|An aspect of fiscal policy|
Tax avoidance is the legal usage of the tax regime to one's own advantage, to reduce the amount of tax that is payable by means that are within the law. Tax sheltering is very similar, and tax havens are jurisdictions which facilitate reduced taxes. The term tax mitigation is sometimes used; its original use was by tax advisers as an alternative to the pejorative term tax avoidance. "Tax aggressive" strategies fall into the grey area between commonplace and well-accepted tax avoidance (such as purchasing municipal bonds in the United States) and evasion. However, the uses of these terms varies.
Laws known as a General Anti-Avoidance Rule (GAAR) statutes which prohibit "tax aggressive" avoidance have been passed in several developed countries including the United States (since 2010), Canada, Australia, New Zealand, South Africa, Norway and Hong Kong. In addition, judicial doctrines have accomplished the similar purpose, notably in the United States through the "business purpose" and "economic substance" doctrines established in Gregory v. Helvering and in the UK through the Ramsay case. Though the specifics may vary according to jurisdiction, these rules invalidate tax avoidance which is technically legal but not for a business purpose or in violation of the spirit of the tax code. Related terms for tax avoidance include tax planning and tax sheltering.
The term avoidance has also been used in the tax regulations [examples and source needed] of some jurisdictions to distinguish tax avoidance foreseen by the legislators from tax avoidance which exploits loopholes in the law such as like-kind exchanges. The United States Supreme Court has stated that "The legal right of an individual to decrease the amount of what would otherwise be his taxes or altogether avoid them, by means which the law permits, cannot be doubted."
Tax evasion, on the other hand, is the general term for efforts by individuals, corporations, trusts and other entities to evade taxes by illegal means. Both tax avoidance and evasion can be viewed as forms of tax noncompliance, as they describe a range of activities that are unfavorable to a state's tax system.
Country of residence 
A company may choose to avoid taxes by establishing their company or subsidiaries in an offshore jurisdiction (see offshore company and offshore trust). Individuals may also avoid tax by moving their tax residence to a tax haven, such as Monaco, or by becoming a perpetual traveler. They may also reduce their tax by moving to a country with lower tax rates.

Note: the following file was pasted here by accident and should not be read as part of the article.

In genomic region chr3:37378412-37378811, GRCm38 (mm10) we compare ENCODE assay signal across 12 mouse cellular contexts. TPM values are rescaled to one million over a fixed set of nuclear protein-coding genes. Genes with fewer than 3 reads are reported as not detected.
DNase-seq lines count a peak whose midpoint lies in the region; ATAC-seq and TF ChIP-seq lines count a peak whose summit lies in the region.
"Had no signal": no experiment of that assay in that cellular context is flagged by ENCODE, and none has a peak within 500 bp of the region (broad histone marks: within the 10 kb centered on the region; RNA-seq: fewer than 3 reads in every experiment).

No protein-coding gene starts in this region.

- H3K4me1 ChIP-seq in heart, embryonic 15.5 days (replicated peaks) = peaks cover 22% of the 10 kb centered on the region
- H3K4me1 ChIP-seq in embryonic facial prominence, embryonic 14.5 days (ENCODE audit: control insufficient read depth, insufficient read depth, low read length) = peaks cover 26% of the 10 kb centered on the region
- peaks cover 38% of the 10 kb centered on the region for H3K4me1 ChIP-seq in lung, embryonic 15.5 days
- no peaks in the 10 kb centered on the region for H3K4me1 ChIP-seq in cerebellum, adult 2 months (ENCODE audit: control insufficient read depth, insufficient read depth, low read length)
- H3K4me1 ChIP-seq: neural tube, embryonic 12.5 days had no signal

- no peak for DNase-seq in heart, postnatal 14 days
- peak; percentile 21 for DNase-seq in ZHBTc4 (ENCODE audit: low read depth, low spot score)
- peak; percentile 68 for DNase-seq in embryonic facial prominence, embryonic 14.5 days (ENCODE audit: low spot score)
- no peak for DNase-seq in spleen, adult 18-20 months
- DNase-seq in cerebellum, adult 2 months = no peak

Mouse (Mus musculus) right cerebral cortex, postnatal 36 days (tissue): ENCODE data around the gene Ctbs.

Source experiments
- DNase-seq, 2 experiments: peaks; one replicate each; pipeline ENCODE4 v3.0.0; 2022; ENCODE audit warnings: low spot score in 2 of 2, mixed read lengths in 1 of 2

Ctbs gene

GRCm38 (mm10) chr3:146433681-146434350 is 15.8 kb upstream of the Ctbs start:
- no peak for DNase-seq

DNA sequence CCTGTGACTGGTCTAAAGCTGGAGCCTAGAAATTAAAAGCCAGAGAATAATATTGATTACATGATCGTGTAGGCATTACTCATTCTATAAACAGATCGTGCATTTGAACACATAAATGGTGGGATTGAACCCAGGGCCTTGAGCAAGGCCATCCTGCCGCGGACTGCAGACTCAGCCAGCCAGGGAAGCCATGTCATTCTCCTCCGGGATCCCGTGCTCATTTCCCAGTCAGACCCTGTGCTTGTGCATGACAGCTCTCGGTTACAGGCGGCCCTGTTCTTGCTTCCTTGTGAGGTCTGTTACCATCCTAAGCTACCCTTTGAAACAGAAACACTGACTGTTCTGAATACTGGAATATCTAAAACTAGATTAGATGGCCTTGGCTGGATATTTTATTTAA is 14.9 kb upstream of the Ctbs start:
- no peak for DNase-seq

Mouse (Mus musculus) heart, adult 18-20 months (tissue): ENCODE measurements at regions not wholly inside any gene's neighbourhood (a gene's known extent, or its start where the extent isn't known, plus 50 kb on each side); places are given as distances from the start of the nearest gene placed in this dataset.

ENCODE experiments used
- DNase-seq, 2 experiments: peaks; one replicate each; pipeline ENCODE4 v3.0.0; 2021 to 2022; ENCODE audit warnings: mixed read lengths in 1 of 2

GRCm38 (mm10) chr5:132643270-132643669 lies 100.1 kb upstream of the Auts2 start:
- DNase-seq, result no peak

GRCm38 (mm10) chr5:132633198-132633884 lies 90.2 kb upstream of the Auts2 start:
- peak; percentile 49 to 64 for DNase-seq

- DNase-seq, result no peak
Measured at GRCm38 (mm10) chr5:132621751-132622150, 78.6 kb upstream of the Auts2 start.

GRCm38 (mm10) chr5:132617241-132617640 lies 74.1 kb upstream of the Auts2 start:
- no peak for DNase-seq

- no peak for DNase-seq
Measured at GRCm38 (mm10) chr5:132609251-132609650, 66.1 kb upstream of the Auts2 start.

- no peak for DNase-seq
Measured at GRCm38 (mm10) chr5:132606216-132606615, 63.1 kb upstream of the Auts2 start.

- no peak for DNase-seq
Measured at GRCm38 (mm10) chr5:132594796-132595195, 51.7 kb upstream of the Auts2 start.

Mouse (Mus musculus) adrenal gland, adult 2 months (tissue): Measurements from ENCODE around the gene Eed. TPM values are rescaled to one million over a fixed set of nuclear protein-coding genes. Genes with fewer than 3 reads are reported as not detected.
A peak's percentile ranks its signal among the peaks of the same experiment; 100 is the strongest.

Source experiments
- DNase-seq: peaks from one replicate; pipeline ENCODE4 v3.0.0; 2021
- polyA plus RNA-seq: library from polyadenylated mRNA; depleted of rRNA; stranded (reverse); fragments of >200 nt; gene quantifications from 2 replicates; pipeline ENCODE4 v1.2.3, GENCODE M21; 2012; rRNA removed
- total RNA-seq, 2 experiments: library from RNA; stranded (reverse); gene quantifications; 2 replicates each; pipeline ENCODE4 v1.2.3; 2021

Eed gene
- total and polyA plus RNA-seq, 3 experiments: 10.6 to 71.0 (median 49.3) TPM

However, a small number of countries tax their citizens on their worldwide income regardless of where they reside. As of 2012[update], only the United States and Eritrea have such a practice, whilst Finland, France, Hungary, Italy and Spain apply it in limited circumstances. In cases such as the US, taxation cannot be avoided by simply transferring assets or moving abroad.
The United States is unlike almost all other countries in its citizens and permanent residents are subject to U.S. federal income tax on their worldwide income even if they reside temporarily or permanently outside the United States. U.S. citizens therefore cannot avoid U.S. taxes simply by emigrating from the U.S. According to Forbes magazine some citizens choose to give up their United States citizenship rather than be subject to the U.S. tax system; however, U.S. citizens who reside (or spend long periods of time) outside the U.S. may be able to exclude some salaried income earned overseas (but not other types of income unless specified in a bilateral tax treaty) from income in computing the U.S. federal income tax. The 2012 limit on the amount that can be excluded is US$95,100.
Double taxation 
Most countries impose taxes on income earned or gains realized within that country regardless of the country of residence of the person or firm. Most countries have entered into bilateral double taxation treaties with many other countries to avoid taxing nonresidents twice—once where the income is earned and again in the country of residence (and perhaps, for U.S. citizens, taxed yet again in the country of citizenship)—however, there are relatively few double-taxation treaties with countries regarded as tax havens. To avoid tax, it is usually not enough to simply move one's assets to a tax haven. One must also personally move to a tax haven (and, for U.S. citizens, renounce one's citizenship) to avoid tax.
Legal entities 
Without changing country of residence (or, if a U.S. citizen, giving up one's citizenship), personal taxation may be legally avoided by the creation of a separate legal entity to which one's property is donated. The separate legal entity is often a company, trust, or foundation. These may also be located offshore, such as in the case of many private foundations. Assets are transferred to the new company or trust so that gains may be realized, or income earned, within this legal entity rather than earned by the original owner. If assets are later transferred back to an individual, then capital gains taxes would apply on all profits. Also income tax would still be due on any salary or dividend drawn from the legal entity.
For a settlor (creator of a trust) to avoid tax there may be restrictions on the type, purpose and beneficiaries of the trust. For example, the settlor of the trust may not be allowed to be a trustee or even a beneficiary and may thus lose control of the assets transferred and/or may be unable to benefit from them.